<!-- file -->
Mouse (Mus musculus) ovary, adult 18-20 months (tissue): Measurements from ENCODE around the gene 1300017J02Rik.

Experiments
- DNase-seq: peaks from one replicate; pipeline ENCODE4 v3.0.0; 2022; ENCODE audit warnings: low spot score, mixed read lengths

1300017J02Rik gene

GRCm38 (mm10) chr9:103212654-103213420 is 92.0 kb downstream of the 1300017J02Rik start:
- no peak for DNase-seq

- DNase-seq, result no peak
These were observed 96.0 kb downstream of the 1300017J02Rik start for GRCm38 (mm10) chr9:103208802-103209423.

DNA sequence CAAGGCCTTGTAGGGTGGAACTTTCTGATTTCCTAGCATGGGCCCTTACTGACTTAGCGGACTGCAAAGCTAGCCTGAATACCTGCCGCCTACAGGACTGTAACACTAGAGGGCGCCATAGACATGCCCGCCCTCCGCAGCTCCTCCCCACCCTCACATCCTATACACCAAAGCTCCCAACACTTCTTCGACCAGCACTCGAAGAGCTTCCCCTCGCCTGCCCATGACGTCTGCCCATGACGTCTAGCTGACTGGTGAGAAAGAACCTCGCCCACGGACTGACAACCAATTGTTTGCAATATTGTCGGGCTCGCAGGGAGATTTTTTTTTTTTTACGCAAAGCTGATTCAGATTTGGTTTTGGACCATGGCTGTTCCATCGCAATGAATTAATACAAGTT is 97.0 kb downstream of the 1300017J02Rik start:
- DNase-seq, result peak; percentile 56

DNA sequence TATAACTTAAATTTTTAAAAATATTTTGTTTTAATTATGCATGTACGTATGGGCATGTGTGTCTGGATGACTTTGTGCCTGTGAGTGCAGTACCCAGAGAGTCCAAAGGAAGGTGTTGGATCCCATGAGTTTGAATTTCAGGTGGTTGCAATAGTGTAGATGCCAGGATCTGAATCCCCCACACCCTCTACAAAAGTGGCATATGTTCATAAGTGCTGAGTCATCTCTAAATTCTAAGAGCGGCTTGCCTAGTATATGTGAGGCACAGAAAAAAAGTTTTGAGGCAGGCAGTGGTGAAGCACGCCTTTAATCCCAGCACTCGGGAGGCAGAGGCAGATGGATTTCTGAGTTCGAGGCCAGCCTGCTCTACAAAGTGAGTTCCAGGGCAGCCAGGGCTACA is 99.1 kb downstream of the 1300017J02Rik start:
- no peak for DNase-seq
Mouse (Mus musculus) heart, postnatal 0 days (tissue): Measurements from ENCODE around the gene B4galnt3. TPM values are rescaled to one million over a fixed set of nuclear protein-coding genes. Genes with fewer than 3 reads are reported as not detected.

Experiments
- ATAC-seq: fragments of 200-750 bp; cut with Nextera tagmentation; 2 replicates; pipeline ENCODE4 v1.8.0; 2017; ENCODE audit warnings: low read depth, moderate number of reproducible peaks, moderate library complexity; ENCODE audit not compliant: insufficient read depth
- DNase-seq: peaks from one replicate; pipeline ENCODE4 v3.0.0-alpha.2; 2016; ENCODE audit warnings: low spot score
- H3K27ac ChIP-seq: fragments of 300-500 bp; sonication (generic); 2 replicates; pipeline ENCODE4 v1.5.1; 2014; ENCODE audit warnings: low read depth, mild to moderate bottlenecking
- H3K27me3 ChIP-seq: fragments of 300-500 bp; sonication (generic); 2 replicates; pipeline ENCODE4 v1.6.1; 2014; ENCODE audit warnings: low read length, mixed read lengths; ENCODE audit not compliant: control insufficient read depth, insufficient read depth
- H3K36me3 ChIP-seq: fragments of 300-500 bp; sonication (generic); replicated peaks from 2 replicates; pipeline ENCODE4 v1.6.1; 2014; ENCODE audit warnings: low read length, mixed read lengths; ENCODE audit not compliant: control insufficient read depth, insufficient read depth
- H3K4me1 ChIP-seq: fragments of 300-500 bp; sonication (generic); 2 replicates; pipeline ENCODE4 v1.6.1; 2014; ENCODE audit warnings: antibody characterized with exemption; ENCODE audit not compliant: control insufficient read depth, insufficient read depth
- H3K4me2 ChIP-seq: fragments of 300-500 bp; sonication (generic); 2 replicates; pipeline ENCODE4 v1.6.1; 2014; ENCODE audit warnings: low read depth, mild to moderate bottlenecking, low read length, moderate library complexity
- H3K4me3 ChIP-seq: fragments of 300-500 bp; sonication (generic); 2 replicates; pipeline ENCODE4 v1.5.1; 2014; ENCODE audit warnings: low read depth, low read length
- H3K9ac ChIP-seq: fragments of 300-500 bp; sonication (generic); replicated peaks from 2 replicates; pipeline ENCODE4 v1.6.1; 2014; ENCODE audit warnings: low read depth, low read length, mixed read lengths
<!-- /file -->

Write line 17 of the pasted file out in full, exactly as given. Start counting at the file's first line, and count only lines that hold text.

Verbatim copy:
- H3K27ac ChIP-seq: fragments of 300-500 bp; sonication (generic); 2 replicates; pipeline ENCODE4 v1.5.1; 2014; ENCODE audit warnings: low read depth, mild to moderate bottlenecking